Indian astronomy

Indian astronomy has a long history stretching from pre-historic to modern times. Some of the earliest roots of Indian astronomy can be dated to the period of Indus Valley Civilization or earlier. Astronomy later developed as a discipline of Vedanga or one of the "auxiliary disciplines" associated with the study of the Vedas, dating 1500 BCE or older. The oldest known text is the Vedanga Jyotisha, dated to 1400–1200 BCE (with the extant form possibly from 700–600 BCE).

QuotesEdit

  • The Hindu systems of astronomy are by far the oldest, and that from which the Egyptians, Greeks, Romans, and even the Jews derived Hindus their knowledge.
    • Jean-Sylvain Bailly. source:: The Secret Doctrine, Volume 3, Helena Petrovna Blavatsky Quoted from Gewali, Salil (2013). Great Minds on India. New Delhi: Penguin Random House.
  • The motion of the stars calculated by the Hindus some 4500 years before vary not even a single minute from the modern tables of Cassini and Meyer.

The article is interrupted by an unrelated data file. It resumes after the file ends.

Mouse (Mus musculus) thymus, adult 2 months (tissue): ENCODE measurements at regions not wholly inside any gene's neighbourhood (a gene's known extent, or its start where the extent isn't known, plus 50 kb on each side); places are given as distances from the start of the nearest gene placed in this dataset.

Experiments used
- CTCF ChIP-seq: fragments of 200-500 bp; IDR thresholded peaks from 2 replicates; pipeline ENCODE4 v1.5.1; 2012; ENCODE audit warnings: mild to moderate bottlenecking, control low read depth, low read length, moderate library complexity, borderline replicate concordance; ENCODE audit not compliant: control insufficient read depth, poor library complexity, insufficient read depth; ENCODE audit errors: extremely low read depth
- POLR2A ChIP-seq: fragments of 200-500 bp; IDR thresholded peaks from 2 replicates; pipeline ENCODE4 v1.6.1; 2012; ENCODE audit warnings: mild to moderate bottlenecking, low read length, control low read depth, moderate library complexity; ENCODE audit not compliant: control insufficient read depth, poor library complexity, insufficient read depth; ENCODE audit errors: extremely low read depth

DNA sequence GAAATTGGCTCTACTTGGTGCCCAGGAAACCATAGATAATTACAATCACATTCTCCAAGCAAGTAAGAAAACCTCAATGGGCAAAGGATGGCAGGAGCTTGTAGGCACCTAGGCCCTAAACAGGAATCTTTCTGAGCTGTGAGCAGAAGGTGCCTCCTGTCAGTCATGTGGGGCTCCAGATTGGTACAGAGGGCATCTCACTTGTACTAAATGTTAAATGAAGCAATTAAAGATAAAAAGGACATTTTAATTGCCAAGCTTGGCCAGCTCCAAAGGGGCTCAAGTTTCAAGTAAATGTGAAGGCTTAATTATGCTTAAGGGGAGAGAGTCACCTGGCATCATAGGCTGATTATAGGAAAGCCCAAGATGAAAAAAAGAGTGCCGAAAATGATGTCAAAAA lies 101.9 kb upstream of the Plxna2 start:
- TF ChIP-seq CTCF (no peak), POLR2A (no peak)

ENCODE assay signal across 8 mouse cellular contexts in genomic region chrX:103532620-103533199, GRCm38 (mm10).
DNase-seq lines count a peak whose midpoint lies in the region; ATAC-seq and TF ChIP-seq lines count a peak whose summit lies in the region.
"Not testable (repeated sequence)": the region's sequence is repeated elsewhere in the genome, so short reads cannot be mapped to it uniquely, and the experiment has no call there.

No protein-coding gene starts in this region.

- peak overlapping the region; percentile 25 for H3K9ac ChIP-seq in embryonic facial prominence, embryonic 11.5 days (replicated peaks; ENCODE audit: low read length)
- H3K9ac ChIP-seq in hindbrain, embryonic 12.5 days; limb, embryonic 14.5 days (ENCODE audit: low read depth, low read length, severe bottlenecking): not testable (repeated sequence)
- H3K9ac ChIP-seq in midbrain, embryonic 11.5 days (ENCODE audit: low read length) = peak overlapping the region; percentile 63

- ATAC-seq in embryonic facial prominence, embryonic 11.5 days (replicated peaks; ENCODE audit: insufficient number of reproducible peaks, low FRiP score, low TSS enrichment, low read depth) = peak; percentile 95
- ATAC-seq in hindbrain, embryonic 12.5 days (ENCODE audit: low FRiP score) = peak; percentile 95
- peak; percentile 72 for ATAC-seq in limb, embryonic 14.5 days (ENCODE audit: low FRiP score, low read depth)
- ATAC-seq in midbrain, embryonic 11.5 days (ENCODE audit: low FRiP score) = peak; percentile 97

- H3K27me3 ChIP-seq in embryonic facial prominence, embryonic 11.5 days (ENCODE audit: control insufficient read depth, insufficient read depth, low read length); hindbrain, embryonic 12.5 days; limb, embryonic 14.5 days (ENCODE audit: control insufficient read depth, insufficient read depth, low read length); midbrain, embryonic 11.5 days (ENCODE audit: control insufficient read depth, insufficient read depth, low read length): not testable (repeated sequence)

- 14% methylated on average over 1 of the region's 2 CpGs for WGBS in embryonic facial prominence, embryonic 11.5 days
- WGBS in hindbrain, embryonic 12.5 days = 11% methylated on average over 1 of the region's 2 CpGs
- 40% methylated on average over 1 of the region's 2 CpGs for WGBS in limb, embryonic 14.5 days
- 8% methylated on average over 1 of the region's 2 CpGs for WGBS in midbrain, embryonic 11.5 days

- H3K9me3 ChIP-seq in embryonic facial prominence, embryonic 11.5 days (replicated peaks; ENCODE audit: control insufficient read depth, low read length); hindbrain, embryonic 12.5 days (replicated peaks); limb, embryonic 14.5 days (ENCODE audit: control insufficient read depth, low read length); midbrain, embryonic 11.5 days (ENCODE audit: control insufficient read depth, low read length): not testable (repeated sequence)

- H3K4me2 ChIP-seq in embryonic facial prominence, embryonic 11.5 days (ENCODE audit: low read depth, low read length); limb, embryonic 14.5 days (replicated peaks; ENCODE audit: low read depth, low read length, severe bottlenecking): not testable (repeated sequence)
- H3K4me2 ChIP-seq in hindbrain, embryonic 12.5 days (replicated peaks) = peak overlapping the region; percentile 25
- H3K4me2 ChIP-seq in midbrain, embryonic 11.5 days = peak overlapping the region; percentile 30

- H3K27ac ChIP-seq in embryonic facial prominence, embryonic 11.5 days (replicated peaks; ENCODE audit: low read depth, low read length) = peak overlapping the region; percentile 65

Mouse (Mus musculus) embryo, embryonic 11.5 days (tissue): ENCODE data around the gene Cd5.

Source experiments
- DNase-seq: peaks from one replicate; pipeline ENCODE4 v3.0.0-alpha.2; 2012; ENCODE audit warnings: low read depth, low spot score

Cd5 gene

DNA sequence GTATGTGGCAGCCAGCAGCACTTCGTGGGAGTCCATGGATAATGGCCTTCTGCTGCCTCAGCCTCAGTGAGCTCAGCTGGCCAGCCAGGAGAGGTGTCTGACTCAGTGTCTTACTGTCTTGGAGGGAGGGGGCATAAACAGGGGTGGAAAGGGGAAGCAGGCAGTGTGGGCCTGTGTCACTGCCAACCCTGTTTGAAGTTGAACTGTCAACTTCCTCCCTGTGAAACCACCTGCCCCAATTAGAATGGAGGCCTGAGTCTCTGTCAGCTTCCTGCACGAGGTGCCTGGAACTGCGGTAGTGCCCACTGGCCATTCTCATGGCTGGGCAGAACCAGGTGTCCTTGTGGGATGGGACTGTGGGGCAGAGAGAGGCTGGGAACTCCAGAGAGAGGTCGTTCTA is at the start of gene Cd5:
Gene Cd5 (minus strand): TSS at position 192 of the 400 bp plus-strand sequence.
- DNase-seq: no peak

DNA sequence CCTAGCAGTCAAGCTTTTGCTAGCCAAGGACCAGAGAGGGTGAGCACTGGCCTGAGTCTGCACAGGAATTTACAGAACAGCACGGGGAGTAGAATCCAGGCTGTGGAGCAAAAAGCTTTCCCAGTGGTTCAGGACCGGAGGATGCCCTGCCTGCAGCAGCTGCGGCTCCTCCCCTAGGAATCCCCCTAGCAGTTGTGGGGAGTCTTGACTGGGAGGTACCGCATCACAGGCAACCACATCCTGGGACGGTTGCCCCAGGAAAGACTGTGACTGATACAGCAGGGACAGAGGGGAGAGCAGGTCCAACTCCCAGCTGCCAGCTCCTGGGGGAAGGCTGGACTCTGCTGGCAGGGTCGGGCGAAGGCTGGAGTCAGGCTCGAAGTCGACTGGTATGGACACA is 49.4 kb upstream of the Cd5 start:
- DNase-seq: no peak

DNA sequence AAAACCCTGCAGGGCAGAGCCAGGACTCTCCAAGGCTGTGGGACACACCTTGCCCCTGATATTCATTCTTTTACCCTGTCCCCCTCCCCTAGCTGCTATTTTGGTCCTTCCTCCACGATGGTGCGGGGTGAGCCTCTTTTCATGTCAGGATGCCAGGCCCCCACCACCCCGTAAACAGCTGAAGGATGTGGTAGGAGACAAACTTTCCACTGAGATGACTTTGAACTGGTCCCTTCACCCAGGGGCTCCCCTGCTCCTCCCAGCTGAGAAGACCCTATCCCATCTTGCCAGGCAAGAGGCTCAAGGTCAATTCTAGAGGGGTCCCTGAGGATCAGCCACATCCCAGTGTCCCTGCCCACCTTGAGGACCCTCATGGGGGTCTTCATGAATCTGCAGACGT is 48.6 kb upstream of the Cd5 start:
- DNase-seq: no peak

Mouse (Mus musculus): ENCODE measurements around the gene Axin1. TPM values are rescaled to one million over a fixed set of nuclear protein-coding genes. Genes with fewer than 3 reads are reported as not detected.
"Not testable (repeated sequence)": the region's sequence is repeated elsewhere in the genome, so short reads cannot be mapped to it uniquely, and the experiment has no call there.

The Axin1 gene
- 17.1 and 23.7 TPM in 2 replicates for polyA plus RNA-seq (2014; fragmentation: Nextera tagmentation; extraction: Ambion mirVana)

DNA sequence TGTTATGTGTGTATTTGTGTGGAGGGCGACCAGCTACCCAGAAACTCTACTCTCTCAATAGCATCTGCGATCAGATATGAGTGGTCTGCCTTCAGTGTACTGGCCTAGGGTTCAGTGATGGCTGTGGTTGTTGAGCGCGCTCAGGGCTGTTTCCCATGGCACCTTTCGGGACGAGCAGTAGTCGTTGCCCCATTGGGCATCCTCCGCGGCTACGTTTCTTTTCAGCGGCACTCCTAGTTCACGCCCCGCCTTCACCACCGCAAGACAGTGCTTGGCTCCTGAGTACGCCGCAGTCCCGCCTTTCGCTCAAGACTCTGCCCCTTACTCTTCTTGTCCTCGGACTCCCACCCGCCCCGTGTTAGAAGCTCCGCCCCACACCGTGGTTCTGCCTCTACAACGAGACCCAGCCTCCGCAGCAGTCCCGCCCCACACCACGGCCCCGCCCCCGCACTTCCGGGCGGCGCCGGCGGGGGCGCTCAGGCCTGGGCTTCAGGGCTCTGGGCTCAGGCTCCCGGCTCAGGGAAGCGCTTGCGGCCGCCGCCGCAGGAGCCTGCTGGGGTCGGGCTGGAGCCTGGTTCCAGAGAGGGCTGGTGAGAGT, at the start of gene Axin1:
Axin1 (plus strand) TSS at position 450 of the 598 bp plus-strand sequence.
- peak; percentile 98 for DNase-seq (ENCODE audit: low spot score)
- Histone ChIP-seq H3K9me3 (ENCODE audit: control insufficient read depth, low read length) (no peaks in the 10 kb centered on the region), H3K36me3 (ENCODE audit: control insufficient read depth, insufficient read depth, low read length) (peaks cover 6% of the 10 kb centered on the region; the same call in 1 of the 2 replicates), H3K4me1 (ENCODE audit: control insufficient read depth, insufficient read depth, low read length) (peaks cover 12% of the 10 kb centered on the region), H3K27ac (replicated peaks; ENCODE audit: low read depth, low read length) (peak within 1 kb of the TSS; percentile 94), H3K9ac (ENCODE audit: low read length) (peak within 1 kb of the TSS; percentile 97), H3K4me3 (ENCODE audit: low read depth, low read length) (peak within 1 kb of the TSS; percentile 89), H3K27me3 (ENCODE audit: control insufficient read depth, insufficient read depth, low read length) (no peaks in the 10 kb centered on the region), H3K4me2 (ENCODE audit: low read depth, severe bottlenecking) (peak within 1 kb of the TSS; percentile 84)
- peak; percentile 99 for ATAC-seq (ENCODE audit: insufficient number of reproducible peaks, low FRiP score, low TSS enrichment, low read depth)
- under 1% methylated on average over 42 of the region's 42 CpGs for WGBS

• Jean-Sylvain Bailly. source: World as Seen Under the Lens of a Scientist, Dr Vithal B. Shetty Quoted from Gewali, Salil (2013). Great Minds on India. New Delhi: Penguin Random House.
  • The Hindu religion is the only one of the world’s great faiths dedicated to the idea that the Cosmos itself undergoes an immense, indeed an infinite, number of deaths and rebirths. It is the only religion in which the time scales correspond to those of modern scientific cosmology. Its cycles run from our ordinary day and night to a day and night of Brahma, 8.64 billion years long. Longer than the age of the earth or the Sun and about half the time since the Big Bang.
    • Carl Sagan. source: Cosmos, Dr Carl Sagan. Quoted from Gewali, Salil (2013). Great Minds on India. New Delhi: Penguin Random House.

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